Tuesday, April 13, 2010
Lalo SCHIFRIN — Marquis de Sade 1966
(The Dissection And Reconsruction Of Music From The Past
As Performed By The Inmates Of Lalo Schifrin's Demented Ensemble As A Tribute
To The Memory Of The Marquis De Sade)
Boris Claudio Schifrin was born on June 21, 1932, into a musical family in Buenos Aires, Argentina. His father, Luis, led the second violin section of Argentina's foremost orchestra at the Teatro Colón for three decades. One of his cousins, Luis Enríquez Bacalov, also became well known for his own excellent film scores. He was nicknamed "Lalo" in his youth, and legally adopted this name after he became a U.S. citizen in the 1960s.
It was at the age of six that the young Schifrin began a six-year course of study on piano with Enrique Barenboim (d. 1998), father of pianist/conductor Daniel Barenboim (b. 1942). This was followed by four years of self-study. At 16, Schifrin began studying piano with Russian expatriate Andreas Karalis, former head of the Kiev Conservatory, and also immersed himself in a five-year study of harmony with Argentinean composer Juan Carlos Paz (1901-72).
His fascination with jazz flowered during these years, but he also found time to successfully pursue the study of sociology and law at the University of Buenos Aires. At age 20, he applied for a scholarship to the Paris Conservatoire. While there, he attended Oliver Messiaen's classes and formally studied with Charles Koechlin, a heralded disciple of Maurice Ravel. At night, he earned his living playing jazz in the Paris clubs, and made his earliest recordings with Astor Piazzolla, Eddie Warner and Lolo Martinez.
Returning home to Argentina, Schifrin formed Latin America's first jazz orchestra, a 16-piece band which featured tenor saxophonist Gato Barbieri. The group played on a popular weekly television variety show in Buenos Aires. In 1956, Schifrin met Dizzy Gillespie on the trumpeter's State Department tour of Latin America, and the young Argentinean offered to write an extended work for Gillespie's then-active big band. Schifrin completed the work, "Suite for Trumpet and Brass Orchestra" or, as it became known, "Gillespiana," in 1958, the same year he won Argentina's Academy award for his score to the film El Jefe.
Schifrin eventually moved to New York, where he found work as an arranger for Xavier Cugat's popular dance orchestra and recorded his first American album, Spectrum for Epic in 1959, followed by Piano Español for Tico in 1960. He and Gillespie, who had by this time disbanded his popular big band, met again and the trumpeter invited Schifrin to fill the piano chair vacated in his quintet by Junior Mance. Schifrin immediately accepted. Gillespie had also asked Schifrin about that piece he had composed for him.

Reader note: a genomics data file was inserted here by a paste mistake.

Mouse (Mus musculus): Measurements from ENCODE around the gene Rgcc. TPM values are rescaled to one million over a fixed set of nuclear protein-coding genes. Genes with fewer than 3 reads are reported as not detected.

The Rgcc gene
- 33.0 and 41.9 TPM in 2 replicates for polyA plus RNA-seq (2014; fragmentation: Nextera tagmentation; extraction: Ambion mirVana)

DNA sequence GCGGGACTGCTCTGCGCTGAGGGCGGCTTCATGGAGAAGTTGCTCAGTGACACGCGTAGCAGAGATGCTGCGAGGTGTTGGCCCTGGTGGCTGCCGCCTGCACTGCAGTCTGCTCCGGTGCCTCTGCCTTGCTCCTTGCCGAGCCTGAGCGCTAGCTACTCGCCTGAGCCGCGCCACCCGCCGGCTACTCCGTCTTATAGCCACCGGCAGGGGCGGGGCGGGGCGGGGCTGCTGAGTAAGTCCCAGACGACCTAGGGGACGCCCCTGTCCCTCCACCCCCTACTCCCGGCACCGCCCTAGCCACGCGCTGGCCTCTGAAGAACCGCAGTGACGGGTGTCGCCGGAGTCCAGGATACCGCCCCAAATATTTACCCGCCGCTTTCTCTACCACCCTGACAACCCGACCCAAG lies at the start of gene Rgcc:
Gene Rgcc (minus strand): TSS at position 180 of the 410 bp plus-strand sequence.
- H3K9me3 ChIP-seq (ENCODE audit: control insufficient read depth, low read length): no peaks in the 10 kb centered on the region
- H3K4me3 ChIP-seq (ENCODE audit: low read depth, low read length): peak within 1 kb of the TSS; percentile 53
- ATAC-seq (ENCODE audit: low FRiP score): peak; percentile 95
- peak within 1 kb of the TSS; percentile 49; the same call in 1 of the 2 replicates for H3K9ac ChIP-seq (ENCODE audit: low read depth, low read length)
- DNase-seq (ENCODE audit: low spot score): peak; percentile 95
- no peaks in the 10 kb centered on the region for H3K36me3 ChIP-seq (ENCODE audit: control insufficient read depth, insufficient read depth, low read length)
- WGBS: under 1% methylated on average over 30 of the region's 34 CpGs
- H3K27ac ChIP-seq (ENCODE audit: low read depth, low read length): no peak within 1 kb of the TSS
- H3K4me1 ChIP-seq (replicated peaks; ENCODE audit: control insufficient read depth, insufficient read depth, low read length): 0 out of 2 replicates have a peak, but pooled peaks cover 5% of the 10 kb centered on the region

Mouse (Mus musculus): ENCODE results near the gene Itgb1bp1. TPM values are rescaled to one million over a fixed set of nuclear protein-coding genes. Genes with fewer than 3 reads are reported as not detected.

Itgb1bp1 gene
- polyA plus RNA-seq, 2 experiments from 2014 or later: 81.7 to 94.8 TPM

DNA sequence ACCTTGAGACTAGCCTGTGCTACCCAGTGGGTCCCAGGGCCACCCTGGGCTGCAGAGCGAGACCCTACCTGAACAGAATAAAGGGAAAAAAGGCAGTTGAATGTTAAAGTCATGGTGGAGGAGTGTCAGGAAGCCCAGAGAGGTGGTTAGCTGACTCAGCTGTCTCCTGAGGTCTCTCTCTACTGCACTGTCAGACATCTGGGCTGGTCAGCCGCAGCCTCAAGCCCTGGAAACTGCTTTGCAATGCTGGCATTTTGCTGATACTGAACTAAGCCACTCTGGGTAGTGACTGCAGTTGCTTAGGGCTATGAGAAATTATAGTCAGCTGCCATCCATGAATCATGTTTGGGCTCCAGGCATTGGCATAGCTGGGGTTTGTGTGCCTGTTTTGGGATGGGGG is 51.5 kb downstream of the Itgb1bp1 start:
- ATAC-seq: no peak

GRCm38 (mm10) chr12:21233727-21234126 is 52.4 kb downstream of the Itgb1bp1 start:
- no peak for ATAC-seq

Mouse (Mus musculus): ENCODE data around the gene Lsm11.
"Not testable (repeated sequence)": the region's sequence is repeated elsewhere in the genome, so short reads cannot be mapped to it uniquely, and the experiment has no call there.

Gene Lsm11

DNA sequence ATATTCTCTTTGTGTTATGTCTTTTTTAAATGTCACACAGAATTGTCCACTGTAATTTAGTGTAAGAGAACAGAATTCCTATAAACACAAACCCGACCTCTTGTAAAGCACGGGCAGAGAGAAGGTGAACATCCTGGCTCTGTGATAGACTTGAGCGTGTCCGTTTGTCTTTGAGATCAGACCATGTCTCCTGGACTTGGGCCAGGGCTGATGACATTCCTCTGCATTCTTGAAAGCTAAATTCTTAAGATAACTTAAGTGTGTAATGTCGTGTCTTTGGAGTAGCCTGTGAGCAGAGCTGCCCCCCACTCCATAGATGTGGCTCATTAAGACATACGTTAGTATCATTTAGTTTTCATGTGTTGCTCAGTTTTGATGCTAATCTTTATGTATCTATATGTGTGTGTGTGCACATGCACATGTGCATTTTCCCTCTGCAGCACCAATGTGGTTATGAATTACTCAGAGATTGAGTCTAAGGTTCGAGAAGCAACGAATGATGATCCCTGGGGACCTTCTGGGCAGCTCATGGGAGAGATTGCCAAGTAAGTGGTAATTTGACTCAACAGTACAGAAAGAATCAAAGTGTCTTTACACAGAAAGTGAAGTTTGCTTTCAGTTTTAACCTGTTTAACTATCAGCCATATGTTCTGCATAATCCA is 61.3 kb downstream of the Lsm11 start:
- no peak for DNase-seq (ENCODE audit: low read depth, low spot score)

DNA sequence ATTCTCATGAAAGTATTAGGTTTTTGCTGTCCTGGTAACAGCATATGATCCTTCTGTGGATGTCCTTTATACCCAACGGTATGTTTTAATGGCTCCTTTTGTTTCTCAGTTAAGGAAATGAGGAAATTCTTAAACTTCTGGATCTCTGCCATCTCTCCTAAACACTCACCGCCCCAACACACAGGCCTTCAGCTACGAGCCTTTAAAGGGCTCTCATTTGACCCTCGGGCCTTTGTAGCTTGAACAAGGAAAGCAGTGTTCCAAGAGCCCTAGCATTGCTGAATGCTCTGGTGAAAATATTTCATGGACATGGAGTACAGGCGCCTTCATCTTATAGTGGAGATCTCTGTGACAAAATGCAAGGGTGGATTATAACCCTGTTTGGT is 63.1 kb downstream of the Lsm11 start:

The pair recorded Gillespiana in New York City during 1960, and it became both a critical and commercial success. It helped revive Gillespie's flagging career, he named Schifrin as his musical director. Gillespie often performed the suite, an audience favorite, during the remainder of his career, and kept "Blues," the suite's best-known piece, as a permanent part of his band's concert program.
Gillespie's group with Schifrin played at festivals throughout Europe as part of Norman Granz's Jazz at the Philharmonic tour, and recorded An Electrifying Evening With The Dizzy Gillespie Quintet live at New York's Metropolitan Museum of Art for his Verve label in 1961. The fruits of their close collaboration can be heard on the exotic and exciting 6/4-metered "Kush," a staple in Gillespie's book at the time. Schifrin went on to make several more recordings with Gillespie, which include Dizzy On The French Riviera and New Wave, both for Philips in 1962, and most importantly, another Schifrin-composed suite, the beautifully bracing The New Continent, which was recorded in 1962 but only released by Limelight in 1965.
Under his own name, Schifrin also recorded with Gillespie's band sans Dizzy on Lalo = Brilliance for Roulette in 1962, as well as albums which sought to capture bossa nova's groove such as Bossa Nova, New Brazilian Jazz for Audio Fidelity in 1962, Piano, Strings & Bossa Nova for MGM in 1962 and Samba Para Dos with Bob Brookmeyer for Verve in 1963.
To this day, Schifrin proudly states that he has had many teachers, but only one master: Dizzy Gillespie. But by the end of 1962, the young composer relieved himself of Gillespie's hectic touring schedule and concentrate on writing for others. During this period, he scored albums for Stan Getz, Count Basie, Eddie Harris, Quincy Jones, Johnny Hodges, Cal Tjader and Sarah Vaughan, as well as two Grammy award-winning albums, Jimmy Smith's The Cat for Verve in 1964 and the superb Jazz Suite For The Mass Textsfor flautist Paul Horn on RCA in 1965.
At this time, he also started to work in American television and film. His first American film, the little-remembered African adventure, Rhino! in 1964, took him to Hollywood for good, where he began devoting more of his attention to composing soundtracks.